I doubt I'll ever have any interest in anyone's DTS. The difference between a few seconds of time and a few milliseconds of time is really of no importance in the overall schema....


unless anyone wants to tell be about something other than 'locate'.

You're running Gentoo but you don't like the non-graphical search?!

grep -r is all you need. ;)


Chris pirillo posts on that same article, it's a good read...

Out of all the Desktop Search tools out there today, Copernic is the most configurable and brand-independent. There is no hit-you-over-the-head agenda with them. I can easily turn off the icon for and integration of their choice for using Alltheweb as the default "Web search." And as far as its deskbar is concerned, I don't use it. Instead, I rely on the far superior DQSD. But why, you might ask, do I choose Copernic over say, Google or MSN? I think browser-based output is a poor choice for local searching. Simple? Yes. Seamless? Yes. Smart? Hell no.


The difference between a few seconds of time and a few milliseconds of time is really of no importance in the overall schema...

Yeah, Desktop Search has been an of-the-moment buzzword for awhile, but how many folks really, really need it? Is DTS actually a neat little technology -- in all of its flavors -- in search of an almost non-existent market?

We sit in front of out machines for who knows how many hours each day (and night), probably among the heaviest PC users out there in terms of hours per day. Now, I'm not the most organized person in the world, but I know I can usually put my finger on a four- or five-year-old document in a matter of a coupla' so folder clicks.

I occasionally have to use Windows' search to find an obscure system or program file, no problem. And the once every blue moon I have to chase down an e-mail even the clunky Outlook search finds it in about five seconds.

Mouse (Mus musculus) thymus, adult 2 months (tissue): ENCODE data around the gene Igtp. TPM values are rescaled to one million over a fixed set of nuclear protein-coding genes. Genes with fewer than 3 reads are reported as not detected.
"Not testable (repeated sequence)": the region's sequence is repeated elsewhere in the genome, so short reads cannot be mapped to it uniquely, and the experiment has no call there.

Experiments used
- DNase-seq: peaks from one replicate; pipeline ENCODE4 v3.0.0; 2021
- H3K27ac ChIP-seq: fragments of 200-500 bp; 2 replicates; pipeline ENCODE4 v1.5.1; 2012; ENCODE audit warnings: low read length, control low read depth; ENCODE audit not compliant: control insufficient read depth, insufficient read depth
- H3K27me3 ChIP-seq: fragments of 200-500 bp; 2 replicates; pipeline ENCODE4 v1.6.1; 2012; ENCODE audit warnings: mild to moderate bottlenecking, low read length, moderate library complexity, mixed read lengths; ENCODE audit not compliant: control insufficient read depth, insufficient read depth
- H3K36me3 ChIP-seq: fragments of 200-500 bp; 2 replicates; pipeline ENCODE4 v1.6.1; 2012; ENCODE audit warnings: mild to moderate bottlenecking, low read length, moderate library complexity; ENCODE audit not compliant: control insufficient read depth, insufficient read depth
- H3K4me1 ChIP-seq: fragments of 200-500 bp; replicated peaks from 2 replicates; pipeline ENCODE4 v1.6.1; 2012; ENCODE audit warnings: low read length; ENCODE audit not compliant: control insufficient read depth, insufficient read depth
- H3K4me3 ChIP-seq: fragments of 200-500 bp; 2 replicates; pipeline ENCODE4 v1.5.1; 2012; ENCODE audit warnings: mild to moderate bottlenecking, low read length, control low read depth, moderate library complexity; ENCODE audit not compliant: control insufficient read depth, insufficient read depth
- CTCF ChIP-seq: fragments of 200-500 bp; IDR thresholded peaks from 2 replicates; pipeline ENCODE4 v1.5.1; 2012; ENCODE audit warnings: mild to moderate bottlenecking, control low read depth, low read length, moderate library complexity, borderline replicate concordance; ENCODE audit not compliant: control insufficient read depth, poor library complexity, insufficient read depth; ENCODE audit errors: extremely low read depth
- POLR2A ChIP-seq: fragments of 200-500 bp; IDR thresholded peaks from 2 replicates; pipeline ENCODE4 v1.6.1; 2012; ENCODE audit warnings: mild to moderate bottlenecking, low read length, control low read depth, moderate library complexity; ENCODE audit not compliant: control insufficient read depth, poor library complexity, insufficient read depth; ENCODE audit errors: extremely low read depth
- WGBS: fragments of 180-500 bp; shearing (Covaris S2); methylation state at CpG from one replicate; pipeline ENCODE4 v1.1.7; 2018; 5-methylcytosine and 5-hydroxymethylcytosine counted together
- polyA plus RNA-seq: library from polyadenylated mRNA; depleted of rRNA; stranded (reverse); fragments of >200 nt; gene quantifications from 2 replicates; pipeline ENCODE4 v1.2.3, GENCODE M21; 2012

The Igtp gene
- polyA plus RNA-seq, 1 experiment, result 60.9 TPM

So, maybe we should ask: Why DTS in the first place?

It's a mass factor

As a publisher, researcher and developer, I take a somewhat different view. Obviously, it's a question of sheer mass: with over half a million files on our main systems, with several people creating fresh input every single day, it's pure fantasy retrieving docs within a few folder clicks. (Sure wish it weren't!)

I'm using Eudora for my mail client. Having more than half a gig of e-mail data alone to monitor, even in the current EU version the search function still sucks big time. So I'm using EFind (a free third party app) instead which is ultra fast even though it will create its own set of data hiccups ever and a again.

BTW, haven't used Copernic for system search a lot but its summarizer function is really neat. If you need some fast, manually generated q&d webpage summaries, Copernic does a marvellous job and creates some good text content immensely usable for SEO purposes, cloaked or non-cloaked. :-)

The DTS stuff scales?

I'm kind of surprised. I just assumed (duh?) that these apps were targeted to the single-user market. If you can finagle them to work business-wise, then I can see some use.

Think it's some market in between ...

... single user probably not being in need of this stuff in the first place, while really huge data hogs will more often than not have to cook up their own, proprietary solution.